by Isabella Brosi, contributing reporter
“Jasper, we’re here.”
“Wow,” I said. Even though I’ve seen prison 100 times, it is still a breathtaking sight. Good and bad it is, and it brings back memories. Like the time when mom and dad took me to the zoo for my 7th birthday. I always loved animals and it made me so happy to see them. That was such an awesome day! It was also the last time I saw my parents.
Prison is a dark, black tower. It is so tall. Over a thousand cells and 50 floors are in there. My parents are in cell number 235 on the 13th floor. I come visit them twice a month. (So yeah, that’s prison.)
Mr. Buckley and I walked to the front door. There were lots of entrances though. We gave the secretary our ID’s and signed in.
“Mr. Buckley and Jasper Smith,” she said knowingly. Then added, “Who are you visiting today gentlemen?”
“My parents, Luke and Alanna Smith,” I said.
“Okay, floor 13, cell 235,” she informed.
“I know,” I said.
“Thank you,” Mr. Buckley added.
“You’re welcome,” the secretary concluded.
We started walking to the elevator.
“You know what, I am going to wait right here,” decided Mr. Buckley as we were walking through the lobby.
“Okay,” I said, “why?”
“Oh, I don’t need to come, you can do this on your own, correct?” Mr. Buckley asked.
“Yeah I guess,” I replied.
“Good then,” he said cheerfully, “See you soon!”
That’s odd, I thought. Usually when social workers take me to prison they like to stay with me. What if – I am going to die now, here. Oh no, I thought, what am I going to to do? I didn’t want to die, I hadn’t done enough cool stuff yet. I need to figure out a way to live, I thought.
I jumped into the elevator in a sweet-sour mood, trying not to think about the prophecy. Maybe it would hold off if I didn’t focus on it. Anyway, I clicked number 13. The elevator took me up the floors and then ding, the doors opened. I hopped out.
You wouldn’t believe what I saw (I didn’t believe it either.) I recognized the voice, the foul smell. It was Oatequartz. The man, no not a man, a snake-lion-bull- wasp thingy was charging at me. It had horns for ears, giant claws for nails, and a stinger for a back. It had a snake’s venomous fangs and tongue for a mouth. Also, the man had a snake’s body. The only thing normal about him was a man’s face. (Found out how I am going to die, I thought. How am I supposed to fight this thing?)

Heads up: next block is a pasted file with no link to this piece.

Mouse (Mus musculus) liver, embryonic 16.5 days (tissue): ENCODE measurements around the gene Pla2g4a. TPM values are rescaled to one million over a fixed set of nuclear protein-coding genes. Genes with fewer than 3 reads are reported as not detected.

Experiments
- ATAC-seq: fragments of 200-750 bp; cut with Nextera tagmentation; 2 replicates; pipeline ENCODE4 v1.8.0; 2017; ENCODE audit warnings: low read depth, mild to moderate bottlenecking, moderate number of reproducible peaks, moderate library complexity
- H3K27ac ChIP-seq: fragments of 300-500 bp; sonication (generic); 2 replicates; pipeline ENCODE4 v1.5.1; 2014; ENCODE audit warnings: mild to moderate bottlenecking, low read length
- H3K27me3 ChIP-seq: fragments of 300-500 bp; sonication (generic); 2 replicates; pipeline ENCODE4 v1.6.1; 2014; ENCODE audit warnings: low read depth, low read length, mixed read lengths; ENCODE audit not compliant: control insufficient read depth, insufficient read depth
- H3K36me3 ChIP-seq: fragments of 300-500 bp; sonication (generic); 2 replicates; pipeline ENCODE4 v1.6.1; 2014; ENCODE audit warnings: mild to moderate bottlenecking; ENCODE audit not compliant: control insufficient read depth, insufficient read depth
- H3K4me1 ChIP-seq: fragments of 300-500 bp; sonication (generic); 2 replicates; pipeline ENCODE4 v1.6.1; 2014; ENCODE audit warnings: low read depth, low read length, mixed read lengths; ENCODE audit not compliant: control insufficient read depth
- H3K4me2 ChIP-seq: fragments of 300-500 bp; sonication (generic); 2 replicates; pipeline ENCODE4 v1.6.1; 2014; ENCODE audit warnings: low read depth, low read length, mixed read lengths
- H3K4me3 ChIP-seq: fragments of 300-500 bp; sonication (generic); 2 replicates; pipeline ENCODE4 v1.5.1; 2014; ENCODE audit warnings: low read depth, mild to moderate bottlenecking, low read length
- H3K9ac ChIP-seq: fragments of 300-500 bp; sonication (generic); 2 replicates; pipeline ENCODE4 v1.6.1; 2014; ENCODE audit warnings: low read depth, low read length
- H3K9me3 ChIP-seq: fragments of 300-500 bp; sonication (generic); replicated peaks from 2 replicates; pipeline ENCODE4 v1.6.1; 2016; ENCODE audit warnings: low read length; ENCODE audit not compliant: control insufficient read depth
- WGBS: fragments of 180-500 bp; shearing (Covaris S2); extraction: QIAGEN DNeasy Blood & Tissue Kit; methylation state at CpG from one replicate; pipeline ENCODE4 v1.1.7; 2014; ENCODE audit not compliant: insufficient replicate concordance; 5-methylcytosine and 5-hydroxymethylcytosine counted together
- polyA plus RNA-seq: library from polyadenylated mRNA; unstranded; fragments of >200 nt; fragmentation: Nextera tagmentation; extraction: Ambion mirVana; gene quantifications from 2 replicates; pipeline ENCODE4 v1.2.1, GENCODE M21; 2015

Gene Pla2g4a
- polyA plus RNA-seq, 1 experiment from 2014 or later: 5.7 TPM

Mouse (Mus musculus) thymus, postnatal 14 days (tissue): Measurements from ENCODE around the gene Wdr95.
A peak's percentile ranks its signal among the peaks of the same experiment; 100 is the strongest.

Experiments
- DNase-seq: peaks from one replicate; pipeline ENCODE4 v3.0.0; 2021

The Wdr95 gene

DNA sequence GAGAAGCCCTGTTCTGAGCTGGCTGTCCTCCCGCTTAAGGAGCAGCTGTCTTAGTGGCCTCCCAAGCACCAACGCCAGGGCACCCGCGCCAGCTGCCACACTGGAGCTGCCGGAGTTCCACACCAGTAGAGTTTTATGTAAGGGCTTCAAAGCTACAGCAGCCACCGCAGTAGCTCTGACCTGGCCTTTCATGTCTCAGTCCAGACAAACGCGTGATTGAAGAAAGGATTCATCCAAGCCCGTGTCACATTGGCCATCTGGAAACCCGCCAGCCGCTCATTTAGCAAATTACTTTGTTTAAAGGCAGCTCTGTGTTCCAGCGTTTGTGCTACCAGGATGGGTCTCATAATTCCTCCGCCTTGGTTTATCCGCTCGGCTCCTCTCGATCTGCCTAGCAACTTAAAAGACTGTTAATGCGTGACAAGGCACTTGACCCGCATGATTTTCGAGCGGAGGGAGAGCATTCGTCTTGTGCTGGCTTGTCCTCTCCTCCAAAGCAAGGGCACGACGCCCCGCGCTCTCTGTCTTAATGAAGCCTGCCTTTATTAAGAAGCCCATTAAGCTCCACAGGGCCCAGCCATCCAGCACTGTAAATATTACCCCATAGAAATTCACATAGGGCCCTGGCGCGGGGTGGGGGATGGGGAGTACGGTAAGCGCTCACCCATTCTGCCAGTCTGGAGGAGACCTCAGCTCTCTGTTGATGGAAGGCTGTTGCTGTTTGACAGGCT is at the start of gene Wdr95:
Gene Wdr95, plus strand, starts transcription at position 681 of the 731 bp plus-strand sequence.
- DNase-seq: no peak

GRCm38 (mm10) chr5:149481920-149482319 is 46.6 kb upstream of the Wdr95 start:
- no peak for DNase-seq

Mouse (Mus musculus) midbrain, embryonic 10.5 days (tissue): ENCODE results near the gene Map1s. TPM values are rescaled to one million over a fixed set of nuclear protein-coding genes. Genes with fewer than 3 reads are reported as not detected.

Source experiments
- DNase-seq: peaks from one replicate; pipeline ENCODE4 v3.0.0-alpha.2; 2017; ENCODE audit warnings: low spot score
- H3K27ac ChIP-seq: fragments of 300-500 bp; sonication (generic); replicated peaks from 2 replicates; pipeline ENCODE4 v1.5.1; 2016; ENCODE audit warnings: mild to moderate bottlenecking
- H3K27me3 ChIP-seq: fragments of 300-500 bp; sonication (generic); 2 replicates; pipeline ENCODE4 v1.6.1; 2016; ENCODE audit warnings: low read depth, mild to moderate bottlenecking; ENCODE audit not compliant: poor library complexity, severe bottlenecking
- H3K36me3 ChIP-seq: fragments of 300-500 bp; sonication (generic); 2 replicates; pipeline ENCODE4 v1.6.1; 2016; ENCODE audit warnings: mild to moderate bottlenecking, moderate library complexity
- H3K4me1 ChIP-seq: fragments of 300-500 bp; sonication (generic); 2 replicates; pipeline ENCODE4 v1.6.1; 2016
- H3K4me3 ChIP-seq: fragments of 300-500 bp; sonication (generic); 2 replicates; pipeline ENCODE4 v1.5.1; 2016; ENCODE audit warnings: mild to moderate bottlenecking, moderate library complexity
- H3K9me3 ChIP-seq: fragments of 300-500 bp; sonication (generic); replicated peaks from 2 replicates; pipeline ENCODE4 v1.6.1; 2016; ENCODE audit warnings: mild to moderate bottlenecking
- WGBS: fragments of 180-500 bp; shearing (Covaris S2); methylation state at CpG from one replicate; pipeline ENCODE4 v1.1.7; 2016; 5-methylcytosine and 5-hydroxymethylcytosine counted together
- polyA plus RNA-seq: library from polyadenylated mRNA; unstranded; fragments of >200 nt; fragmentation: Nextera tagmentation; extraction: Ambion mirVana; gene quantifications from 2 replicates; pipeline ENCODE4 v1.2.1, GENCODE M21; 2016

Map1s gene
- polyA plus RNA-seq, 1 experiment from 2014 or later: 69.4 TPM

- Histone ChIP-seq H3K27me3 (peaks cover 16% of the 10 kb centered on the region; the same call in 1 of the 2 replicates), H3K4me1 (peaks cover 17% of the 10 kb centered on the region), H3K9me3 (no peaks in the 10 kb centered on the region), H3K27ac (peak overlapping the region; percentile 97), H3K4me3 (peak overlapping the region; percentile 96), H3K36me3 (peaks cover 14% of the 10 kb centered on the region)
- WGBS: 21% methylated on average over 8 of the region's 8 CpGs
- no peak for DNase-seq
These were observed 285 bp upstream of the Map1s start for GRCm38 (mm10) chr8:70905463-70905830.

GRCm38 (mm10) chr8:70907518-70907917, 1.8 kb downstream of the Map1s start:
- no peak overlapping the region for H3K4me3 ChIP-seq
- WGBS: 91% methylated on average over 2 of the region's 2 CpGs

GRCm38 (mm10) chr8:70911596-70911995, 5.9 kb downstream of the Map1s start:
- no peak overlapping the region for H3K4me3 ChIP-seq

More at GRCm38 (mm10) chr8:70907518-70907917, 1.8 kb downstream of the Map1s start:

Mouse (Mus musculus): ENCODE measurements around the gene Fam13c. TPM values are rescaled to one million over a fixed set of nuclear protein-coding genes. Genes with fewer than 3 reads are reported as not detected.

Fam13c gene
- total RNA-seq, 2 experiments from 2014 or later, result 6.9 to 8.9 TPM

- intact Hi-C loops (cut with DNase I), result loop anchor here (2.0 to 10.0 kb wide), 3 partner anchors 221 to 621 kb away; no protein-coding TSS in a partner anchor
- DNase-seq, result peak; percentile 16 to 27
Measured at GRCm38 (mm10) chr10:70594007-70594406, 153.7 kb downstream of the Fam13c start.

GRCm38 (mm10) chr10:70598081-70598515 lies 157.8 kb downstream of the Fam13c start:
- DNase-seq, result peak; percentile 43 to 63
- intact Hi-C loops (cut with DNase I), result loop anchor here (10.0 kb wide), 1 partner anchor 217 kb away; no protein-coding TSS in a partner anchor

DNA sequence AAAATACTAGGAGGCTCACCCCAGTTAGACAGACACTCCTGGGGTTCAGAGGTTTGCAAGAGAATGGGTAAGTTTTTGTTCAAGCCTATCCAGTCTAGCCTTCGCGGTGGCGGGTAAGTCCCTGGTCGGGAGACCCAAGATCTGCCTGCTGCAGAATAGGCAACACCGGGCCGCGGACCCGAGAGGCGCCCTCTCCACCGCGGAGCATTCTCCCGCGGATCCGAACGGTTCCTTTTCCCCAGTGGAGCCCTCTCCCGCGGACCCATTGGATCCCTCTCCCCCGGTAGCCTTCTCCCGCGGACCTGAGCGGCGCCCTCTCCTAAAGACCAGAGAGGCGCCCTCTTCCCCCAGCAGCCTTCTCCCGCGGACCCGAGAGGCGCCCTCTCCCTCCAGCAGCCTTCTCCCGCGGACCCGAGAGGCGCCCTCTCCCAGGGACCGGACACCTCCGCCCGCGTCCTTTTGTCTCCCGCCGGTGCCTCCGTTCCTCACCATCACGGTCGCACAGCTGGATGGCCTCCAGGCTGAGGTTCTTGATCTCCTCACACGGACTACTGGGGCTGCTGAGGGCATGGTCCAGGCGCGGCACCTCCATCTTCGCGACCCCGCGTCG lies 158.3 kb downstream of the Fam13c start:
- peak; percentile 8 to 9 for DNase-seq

Anyway, Oatequartz charged at me. I did the only thing I could think of, I dove to the side. Luckily, the creature (Oatequartz) missed. I looked around for a weapon, then I saw it: a dagger! I was in my parent’s cell, they were looking at me and I knew they were saying to be brave. Jasper, you can do this. That gave me power and strength. I ran over to the cell, reached my hand under and…. yes! I got the dagger, though I was on the floor, vulnerable. Oatequartz grabbed me. He picked me up and used snake body to hold me still. Then he twisted me, it was so painful and felt like I was being tied in a knot. No, I couldn’t die, I thought, I needed to live. I felt something pricking my left arm, I still have the dagger, I realized, managing to turn the dagger in my hand. Then, I jabbed the monster in the heart. Oatequartz screamed in agony, then started to turn black.
Eww, I thought. Why am I laying on something that feels like slime? I am not being squeezed anymore either and now, the monster, he was just a lump of black slime on the ground. I was alone, just me and the people in the cells.
Oatequartz must have ripped the bars off my parents jail cell, because here they were. Both my parents were standing over me.
“You did great out there Jasper,” my mom conplemented.
“That’s my boy,” my dad caoxed.
I was stunned, my parents were better. “Um,” was all I say. Then, I managed, “So, you’re better?”
My mother nodded, “We were never ill, Oatequartz cursed us,” she said.
“Once you killed him, we were cured,” my dad explained.
“Oh, that makes sense, now I understand why all of this happened,” I said.
“The prophecy said ‘he will die’, meaning Oatequartz, and when it said ‘succeed or fail, survive or perish, only God knows who will cherish’, meant that one of us was going to survive, and the other would be killed. Then the one (me) who lived will cherish.”
“We totally misunderstood the prophecy!” I realized.
“I guess you are quite right,” said my dad.
“And I am glad,” my mom added.
“Now the only problem is, how are we going to get you two out of here ?” I asked.
“I don’t know,” my dad said, “Let’s see.”
Turns out we didn’t have to do anything. The magic that fixed the curse on my parents fixed this too. Magic turned people’s memories a little bit, but that’s ok. Now, I get to live a normal life with my parents again. Everything was awesome, well almost everything. I accidentally left Max in the car (whoops!). Anyway life is just the way I like it.
Featured image attribution to Enokson on Flickr.